The Short Course FINA World Swimming Championships offered great racing by the Team USA contingent. Star swimmers rose to the occasion and claimed numerous medals against the worlds best.
Here are three takeaways from the championships last week heading into an elite-swimming filled year-and-a-half.
Experience and Momentum Heading Towards Summer
Team USA gained valuable momentum heading into the long course championships this summer in South Korea. Despite being a slightly different discipline, any racing against the words best build confidence a few months from another FINA Championships and just over a year from the Olympics.
18 team members didn’t compete at the championships in Budapest two summers ago. Few on the roster were in their first ever international meet, the short course championships opened opportunities to claim medals for the first time.
A prime example, former Texas A&M Aggie Lisa Bratton, in her first major FINA Championships, claimed a gold medal in the 200 backstroke. She joins an already loaded group of American backstrokers including Kathleen Baker and Reagan Smith who will be in contention to make the Olympic team. This win creates a massive confidence boost.
Team USA Claims FINA Trophy
In its second-best medal performance since the 2004 FINA Championships in Indianapolis, Team USA claimed the FINA Trophy with 1,099 points. The dominant performance, lead by an ever uprising group of recently turned professionals, won a total of 17 gold medals over the course of the week, nine coming in the form of a relay.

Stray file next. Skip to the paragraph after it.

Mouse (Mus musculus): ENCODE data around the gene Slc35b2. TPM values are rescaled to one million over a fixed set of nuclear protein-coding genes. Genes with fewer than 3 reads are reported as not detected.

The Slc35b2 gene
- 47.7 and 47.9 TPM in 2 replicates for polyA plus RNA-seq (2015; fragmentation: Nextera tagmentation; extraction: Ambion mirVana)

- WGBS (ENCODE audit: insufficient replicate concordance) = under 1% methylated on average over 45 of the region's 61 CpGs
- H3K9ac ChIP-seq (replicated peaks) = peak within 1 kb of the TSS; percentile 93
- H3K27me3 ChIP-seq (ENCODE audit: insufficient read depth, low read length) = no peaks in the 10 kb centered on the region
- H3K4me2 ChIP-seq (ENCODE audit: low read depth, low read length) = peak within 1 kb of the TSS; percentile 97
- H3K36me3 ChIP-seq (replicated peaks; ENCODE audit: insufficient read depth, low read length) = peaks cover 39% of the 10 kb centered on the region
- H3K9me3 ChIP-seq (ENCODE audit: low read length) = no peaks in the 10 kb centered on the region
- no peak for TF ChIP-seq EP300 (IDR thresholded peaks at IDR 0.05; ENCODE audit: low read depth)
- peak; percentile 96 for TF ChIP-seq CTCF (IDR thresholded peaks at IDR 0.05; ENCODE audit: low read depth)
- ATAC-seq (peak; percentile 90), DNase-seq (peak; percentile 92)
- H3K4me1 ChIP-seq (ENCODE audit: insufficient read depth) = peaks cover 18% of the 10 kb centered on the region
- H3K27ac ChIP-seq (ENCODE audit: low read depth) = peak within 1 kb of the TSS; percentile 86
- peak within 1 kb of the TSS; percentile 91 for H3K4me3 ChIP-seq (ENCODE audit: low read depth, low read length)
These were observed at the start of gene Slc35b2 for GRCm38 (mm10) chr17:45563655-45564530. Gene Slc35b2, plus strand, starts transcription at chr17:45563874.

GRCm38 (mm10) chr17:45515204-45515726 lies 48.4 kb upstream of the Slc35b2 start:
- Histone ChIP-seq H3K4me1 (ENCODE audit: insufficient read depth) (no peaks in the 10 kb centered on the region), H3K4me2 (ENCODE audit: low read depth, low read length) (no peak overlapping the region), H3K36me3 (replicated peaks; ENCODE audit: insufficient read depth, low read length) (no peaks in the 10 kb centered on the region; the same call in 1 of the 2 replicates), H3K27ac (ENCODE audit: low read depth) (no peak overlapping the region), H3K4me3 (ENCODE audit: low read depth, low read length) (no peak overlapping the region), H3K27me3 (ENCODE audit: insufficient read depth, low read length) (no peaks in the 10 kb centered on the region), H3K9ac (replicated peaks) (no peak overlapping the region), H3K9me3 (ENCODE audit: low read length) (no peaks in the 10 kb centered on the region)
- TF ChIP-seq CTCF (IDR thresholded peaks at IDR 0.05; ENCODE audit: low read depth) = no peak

The trophy-winning effort came with numerous record being broken. 24 American record fell, featuring many individual swims. Five world records, all as relays, were claimed by Americans in Hangzhou.
In such an individual sport, winning a trophy might seem like a small accomplishment. For medal winners, it’s a display of a great team effort. More importantly, the non-medal winners have something to call their own, offering a sense of pride following the meet.
Team USA has controlled the rights to the trophy, at least since the 2004 Championships. This performance continues to establish the team’s dominance and allows the goals to be set on how much they win by and less on actually winning the trophy.
New Leaders Have Risen
As the transition of the staple leaders on the national team continues, the FINA Championships may give a bit of clarity in terms of who could grow into that role. While leaders don’t always need to be the teams best, those with a win at all costs attitude surely help their efforts.
For the men, Caeleb Dressel claimed a meet-leading nine medals over the course of the week. His performance included a touch-out victory over Russia’s Vladimir Morozov on the final day. Without Nathan Adrian at the FINA Championships, Dressel had an opportunity to set up.
On the women’s side, two swimmers performances stood out. There’s no surprise that Kelsi Dahlia would be in the mix. Tieing Dressel with nine medals, Dahlia is one of the more experienced among the championship team at this point. Her value stretches beyond just the performance in the pool.
Additionally, former Georgia Bulldog Olivia Smoliga had her breakout performance, winning eight gold medals. Her breakout performance, coupled with Olympic experience, makes her a prime candidate to continue on as a staple of the roster.
Heading towards the Olympic next summer, establishing leaders in and out of the pool is a necessity. The stress and pressure of that type of meet takes experience, something only gained through racing the worlds best frequently.